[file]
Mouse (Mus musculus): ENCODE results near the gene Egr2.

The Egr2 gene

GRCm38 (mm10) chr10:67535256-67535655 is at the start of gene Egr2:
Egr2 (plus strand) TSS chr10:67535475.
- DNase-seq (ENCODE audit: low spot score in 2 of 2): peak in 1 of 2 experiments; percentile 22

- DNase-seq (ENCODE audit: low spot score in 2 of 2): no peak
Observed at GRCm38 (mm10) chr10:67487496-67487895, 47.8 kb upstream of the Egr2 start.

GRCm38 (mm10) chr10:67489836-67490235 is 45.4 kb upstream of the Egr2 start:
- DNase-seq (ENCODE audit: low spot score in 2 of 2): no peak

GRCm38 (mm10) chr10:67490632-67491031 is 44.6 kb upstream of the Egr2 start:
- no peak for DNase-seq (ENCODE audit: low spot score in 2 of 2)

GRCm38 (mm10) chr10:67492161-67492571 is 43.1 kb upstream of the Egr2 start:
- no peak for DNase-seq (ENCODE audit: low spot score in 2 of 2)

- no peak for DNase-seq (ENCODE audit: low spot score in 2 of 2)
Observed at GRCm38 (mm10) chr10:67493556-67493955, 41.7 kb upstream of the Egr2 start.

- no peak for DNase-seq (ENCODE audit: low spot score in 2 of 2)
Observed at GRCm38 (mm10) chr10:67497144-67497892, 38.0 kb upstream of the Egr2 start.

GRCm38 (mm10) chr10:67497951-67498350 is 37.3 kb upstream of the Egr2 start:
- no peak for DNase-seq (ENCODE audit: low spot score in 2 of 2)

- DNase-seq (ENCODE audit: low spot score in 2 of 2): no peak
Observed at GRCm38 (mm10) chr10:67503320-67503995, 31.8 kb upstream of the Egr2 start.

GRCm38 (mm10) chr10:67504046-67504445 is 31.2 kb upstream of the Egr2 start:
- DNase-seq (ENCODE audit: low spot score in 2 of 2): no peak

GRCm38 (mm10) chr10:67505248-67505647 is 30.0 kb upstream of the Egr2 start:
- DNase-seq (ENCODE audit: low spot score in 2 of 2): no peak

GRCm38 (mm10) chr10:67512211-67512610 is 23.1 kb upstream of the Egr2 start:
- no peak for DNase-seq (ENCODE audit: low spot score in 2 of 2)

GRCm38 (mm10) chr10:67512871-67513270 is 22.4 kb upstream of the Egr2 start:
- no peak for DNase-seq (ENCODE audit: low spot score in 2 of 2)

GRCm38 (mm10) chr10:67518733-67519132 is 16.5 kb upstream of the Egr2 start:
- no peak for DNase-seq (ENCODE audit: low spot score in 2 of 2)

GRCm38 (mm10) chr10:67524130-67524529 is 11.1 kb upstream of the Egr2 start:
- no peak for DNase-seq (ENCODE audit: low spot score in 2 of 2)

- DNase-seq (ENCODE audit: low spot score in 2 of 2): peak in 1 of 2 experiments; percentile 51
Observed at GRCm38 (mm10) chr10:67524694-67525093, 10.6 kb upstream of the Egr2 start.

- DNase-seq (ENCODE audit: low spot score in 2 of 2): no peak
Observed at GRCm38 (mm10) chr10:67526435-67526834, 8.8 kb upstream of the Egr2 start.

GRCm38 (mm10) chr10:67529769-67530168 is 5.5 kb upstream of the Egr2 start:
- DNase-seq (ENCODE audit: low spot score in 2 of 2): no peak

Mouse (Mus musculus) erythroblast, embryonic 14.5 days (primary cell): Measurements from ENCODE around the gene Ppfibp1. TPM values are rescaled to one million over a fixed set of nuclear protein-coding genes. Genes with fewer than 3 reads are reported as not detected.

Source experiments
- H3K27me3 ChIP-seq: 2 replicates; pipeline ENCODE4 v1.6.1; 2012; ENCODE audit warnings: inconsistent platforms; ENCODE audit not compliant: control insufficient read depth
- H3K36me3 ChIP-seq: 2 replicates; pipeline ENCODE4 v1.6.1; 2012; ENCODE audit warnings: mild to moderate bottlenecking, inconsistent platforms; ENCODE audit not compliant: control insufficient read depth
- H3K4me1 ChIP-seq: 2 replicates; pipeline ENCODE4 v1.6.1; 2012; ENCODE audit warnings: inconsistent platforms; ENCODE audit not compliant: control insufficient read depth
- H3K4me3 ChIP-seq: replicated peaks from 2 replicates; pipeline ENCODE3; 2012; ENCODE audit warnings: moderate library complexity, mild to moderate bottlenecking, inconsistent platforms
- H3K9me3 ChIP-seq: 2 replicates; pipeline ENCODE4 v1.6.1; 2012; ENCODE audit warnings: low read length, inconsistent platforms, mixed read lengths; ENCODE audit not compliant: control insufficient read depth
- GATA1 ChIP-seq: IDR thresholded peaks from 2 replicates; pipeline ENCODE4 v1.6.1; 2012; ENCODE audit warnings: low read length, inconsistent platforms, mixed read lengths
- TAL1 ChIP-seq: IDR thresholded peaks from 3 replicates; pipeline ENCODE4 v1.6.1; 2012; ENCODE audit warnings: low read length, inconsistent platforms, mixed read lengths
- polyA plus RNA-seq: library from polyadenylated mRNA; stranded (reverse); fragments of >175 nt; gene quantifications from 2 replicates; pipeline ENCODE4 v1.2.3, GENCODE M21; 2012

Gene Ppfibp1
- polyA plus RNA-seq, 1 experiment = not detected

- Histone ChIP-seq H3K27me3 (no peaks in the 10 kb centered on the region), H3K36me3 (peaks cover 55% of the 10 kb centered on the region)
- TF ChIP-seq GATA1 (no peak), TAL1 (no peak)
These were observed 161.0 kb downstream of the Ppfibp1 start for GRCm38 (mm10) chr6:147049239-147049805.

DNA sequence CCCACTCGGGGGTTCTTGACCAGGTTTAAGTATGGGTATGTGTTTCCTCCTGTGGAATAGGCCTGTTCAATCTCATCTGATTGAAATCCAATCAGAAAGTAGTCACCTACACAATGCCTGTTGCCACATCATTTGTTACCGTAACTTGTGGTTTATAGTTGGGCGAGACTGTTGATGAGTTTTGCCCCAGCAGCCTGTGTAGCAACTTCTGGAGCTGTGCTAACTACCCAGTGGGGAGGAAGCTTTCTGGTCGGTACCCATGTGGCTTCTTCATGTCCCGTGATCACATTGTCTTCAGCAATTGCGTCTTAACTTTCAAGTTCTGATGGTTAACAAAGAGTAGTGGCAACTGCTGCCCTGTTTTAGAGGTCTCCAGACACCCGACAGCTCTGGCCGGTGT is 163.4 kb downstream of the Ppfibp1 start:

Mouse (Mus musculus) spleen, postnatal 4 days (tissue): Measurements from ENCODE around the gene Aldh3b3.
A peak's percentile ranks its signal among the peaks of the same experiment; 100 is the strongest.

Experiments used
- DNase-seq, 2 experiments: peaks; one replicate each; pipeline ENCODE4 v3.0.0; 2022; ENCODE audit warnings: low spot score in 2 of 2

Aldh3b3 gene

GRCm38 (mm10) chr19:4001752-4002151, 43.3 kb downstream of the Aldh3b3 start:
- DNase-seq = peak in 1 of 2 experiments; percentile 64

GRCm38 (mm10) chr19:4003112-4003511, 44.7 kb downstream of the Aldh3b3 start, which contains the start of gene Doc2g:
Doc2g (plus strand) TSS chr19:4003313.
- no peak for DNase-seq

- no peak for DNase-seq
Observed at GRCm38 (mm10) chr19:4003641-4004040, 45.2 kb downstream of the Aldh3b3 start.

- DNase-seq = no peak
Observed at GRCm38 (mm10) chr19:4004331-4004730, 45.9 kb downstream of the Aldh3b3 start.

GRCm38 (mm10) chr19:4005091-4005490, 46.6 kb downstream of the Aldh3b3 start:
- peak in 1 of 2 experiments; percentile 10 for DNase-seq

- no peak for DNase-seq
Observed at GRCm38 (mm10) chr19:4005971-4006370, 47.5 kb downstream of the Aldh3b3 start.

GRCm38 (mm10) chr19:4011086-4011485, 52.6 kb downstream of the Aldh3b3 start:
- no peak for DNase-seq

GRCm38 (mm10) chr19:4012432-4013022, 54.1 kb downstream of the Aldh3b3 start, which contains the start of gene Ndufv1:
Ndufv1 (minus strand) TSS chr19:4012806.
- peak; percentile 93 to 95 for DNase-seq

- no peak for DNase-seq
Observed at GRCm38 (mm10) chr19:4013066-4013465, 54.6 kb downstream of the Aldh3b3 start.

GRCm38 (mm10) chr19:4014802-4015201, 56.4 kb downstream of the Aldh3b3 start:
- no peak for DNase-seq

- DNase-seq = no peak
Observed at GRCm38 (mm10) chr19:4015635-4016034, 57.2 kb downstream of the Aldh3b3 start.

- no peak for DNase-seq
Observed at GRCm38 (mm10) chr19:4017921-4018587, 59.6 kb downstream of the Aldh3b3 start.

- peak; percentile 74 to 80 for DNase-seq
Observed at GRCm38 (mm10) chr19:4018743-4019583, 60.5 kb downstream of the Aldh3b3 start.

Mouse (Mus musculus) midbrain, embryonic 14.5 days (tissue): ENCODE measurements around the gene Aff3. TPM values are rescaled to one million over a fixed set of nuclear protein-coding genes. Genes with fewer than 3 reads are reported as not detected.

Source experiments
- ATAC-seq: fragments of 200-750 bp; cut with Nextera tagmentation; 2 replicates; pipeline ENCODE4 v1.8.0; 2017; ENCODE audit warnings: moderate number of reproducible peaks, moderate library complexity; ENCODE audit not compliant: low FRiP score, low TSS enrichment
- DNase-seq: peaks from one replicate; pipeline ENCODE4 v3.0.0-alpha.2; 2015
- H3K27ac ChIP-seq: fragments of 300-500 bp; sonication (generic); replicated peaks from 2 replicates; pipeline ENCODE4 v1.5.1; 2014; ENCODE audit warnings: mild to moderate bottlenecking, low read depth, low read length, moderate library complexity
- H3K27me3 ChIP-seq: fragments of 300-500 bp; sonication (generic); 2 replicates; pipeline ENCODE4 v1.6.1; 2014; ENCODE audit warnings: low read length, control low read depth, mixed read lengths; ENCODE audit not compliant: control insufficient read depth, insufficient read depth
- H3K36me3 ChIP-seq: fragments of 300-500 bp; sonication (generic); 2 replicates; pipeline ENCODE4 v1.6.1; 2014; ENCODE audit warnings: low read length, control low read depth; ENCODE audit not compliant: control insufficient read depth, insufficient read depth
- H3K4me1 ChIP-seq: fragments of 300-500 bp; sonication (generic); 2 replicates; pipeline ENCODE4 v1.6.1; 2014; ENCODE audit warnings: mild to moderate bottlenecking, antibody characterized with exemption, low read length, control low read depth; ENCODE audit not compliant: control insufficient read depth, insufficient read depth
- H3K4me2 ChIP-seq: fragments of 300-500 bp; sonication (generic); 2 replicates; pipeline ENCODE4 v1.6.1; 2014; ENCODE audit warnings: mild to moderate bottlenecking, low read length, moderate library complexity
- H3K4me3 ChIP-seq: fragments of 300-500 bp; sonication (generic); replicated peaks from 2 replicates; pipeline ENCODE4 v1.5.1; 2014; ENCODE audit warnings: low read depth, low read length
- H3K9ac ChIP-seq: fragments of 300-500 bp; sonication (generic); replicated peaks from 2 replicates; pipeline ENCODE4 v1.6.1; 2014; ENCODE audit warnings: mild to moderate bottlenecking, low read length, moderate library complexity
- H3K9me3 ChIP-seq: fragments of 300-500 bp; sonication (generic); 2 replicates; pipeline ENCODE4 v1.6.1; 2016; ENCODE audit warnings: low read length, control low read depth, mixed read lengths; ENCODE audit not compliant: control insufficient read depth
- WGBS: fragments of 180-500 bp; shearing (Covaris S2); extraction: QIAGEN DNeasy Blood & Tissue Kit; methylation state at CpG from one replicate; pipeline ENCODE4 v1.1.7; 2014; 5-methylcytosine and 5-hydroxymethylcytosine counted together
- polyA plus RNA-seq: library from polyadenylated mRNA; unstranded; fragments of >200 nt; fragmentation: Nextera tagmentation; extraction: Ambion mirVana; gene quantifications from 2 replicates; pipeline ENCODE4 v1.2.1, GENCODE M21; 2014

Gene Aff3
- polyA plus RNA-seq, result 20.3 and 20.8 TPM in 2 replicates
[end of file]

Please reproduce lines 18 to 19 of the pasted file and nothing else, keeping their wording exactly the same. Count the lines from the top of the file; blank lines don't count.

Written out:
GRCm38 (mm10) chr10:67497951-67498350 is 37.3 kb upstream of the Egr2 start:
- no peak for DNase-seq (ENCODE audit: low spot score in 2 of 2)